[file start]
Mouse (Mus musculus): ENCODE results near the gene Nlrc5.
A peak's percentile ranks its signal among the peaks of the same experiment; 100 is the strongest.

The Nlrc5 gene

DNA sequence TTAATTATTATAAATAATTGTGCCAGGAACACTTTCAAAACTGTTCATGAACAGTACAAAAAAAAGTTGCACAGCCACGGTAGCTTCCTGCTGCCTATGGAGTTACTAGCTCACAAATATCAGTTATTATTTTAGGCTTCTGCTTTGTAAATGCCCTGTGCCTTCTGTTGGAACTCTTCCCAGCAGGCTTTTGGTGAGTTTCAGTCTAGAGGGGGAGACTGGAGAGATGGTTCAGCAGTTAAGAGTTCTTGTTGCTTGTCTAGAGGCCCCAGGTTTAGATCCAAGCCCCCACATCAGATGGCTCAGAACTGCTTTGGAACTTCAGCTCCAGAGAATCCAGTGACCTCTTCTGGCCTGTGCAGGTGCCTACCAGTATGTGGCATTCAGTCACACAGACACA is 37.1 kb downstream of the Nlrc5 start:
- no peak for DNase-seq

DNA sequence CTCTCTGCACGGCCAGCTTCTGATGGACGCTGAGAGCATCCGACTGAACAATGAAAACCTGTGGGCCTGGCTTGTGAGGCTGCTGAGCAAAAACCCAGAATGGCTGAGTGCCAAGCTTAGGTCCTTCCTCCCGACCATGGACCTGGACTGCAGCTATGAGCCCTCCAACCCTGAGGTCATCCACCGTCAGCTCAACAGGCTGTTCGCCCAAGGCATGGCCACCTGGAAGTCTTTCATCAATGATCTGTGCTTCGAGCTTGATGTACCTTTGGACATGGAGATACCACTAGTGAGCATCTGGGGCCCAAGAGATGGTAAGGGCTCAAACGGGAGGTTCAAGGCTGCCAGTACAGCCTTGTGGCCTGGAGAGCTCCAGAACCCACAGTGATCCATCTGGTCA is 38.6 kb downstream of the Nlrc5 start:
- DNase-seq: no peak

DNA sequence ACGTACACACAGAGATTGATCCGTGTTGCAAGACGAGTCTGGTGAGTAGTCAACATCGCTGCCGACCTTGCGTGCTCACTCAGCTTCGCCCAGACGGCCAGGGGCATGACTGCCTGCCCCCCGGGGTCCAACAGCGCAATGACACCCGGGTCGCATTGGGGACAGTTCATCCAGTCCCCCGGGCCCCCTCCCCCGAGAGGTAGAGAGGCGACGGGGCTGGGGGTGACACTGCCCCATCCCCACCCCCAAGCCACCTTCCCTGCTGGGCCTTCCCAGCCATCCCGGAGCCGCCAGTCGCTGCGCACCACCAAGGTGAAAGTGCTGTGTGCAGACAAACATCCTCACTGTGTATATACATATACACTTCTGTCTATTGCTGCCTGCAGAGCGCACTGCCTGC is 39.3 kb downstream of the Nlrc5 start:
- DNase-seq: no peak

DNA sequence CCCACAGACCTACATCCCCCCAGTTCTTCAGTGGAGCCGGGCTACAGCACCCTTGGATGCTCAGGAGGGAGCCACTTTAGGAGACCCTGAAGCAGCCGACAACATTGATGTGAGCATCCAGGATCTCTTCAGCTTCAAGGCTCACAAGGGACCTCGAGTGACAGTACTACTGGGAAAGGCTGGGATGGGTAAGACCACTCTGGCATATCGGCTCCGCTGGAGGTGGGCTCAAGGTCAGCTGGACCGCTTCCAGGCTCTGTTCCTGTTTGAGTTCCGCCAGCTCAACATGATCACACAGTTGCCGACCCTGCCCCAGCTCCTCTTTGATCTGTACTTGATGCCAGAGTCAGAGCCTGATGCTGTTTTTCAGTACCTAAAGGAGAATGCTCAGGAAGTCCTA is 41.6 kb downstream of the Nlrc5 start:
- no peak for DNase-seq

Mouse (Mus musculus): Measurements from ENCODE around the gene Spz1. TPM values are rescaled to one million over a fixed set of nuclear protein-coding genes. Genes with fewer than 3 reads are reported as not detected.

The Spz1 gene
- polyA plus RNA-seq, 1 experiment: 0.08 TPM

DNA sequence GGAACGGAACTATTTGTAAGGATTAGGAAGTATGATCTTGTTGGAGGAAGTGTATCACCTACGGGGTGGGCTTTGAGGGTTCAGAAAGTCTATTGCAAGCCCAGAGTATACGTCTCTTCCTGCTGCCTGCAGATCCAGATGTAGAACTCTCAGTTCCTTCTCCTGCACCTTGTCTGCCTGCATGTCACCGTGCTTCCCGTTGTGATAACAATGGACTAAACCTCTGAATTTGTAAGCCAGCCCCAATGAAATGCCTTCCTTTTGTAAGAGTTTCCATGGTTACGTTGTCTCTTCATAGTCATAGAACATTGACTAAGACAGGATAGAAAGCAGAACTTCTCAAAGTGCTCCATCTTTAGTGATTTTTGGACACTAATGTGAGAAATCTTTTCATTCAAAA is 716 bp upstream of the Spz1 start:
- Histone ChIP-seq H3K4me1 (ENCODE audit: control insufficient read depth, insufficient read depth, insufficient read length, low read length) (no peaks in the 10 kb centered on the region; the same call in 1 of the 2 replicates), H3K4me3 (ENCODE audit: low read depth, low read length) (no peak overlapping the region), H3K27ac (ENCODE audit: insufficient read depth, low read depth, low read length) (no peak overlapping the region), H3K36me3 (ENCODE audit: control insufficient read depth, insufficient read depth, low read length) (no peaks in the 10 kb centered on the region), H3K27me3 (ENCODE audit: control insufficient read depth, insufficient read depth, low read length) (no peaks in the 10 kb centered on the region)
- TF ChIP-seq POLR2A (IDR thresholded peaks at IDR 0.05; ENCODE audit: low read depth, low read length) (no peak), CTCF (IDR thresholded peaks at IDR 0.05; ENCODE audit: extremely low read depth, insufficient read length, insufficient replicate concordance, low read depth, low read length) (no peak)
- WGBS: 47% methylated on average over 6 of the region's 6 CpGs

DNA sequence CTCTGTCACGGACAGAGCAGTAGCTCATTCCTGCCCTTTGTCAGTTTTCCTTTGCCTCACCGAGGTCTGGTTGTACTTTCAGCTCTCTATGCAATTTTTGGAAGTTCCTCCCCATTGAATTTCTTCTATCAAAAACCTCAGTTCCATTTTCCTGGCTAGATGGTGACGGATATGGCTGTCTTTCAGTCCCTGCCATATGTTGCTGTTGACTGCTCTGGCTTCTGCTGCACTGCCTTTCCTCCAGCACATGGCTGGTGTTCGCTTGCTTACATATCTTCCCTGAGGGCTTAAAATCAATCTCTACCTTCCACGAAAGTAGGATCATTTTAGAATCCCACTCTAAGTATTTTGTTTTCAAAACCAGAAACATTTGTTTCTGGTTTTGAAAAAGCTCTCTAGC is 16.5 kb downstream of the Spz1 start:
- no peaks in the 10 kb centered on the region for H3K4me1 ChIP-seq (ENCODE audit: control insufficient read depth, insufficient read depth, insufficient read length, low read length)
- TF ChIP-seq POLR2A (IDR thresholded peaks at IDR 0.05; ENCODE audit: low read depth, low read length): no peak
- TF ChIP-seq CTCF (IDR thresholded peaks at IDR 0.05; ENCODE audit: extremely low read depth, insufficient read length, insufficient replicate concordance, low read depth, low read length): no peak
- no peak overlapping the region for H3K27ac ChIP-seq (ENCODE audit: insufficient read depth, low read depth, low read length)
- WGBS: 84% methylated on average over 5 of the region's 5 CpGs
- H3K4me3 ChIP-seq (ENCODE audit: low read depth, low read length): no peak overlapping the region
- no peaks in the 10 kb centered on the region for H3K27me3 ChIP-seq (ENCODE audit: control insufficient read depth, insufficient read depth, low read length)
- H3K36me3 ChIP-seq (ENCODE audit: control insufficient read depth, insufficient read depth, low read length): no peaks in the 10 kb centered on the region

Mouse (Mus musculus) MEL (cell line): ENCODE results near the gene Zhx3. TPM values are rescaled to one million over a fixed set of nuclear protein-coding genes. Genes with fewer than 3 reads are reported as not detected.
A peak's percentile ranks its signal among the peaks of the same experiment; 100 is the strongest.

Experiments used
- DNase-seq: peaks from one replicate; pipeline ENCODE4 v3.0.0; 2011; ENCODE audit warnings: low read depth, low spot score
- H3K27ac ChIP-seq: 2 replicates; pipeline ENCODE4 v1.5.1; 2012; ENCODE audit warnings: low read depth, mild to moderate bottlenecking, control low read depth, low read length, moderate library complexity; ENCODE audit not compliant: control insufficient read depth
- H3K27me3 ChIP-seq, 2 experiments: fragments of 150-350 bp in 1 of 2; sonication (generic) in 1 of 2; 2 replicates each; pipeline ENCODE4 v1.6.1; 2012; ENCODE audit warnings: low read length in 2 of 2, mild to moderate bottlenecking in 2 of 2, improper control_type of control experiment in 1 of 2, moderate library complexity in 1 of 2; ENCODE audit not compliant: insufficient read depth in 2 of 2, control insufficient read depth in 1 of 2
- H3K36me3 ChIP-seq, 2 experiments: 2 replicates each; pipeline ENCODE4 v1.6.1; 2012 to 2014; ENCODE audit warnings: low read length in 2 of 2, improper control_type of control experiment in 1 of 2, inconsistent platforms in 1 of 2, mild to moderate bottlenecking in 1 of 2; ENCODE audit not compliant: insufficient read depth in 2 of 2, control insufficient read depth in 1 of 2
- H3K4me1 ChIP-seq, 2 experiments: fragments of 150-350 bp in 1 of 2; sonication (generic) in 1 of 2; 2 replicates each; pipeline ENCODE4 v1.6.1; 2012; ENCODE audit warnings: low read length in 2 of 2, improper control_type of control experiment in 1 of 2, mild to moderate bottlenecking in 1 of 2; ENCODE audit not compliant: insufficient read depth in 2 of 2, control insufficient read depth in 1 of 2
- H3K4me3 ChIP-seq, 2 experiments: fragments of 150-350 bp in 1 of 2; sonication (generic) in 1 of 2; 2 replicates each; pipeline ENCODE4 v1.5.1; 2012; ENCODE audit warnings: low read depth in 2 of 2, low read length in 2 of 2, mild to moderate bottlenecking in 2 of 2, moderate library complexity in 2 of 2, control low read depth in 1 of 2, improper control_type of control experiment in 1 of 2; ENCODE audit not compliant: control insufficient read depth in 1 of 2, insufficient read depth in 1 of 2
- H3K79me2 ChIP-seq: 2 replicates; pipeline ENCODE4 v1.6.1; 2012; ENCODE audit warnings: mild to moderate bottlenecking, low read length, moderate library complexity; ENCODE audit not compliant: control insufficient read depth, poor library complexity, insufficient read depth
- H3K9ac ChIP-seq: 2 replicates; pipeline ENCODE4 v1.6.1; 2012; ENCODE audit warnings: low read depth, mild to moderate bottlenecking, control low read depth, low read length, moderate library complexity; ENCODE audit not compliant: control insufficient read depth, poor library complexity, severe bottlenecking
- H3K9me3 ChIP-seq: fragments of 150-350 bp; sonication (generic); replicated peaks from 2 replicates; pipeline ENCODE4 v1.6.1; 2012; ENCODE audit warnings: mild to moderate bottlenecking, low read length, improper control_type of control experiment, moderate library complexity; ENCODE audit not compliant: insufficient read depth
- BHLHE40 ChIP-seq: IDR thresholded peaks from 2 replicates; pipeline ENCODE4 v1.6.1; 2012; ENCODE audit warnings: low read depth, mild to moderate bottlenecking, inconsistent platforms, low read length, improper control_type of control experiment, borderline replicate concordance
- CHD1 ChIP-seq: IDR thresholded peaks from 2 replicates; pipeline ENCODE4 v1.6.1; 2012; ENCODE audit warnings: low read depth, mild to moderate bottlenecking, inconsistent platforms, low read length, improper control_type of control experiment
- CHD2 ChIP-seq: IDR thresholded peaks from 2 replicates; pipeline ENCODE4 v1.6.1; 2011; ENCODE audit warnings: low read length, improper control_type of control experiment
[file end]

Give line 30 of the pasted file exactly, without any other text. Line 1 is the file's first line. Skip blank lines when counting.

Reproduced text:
Experiments used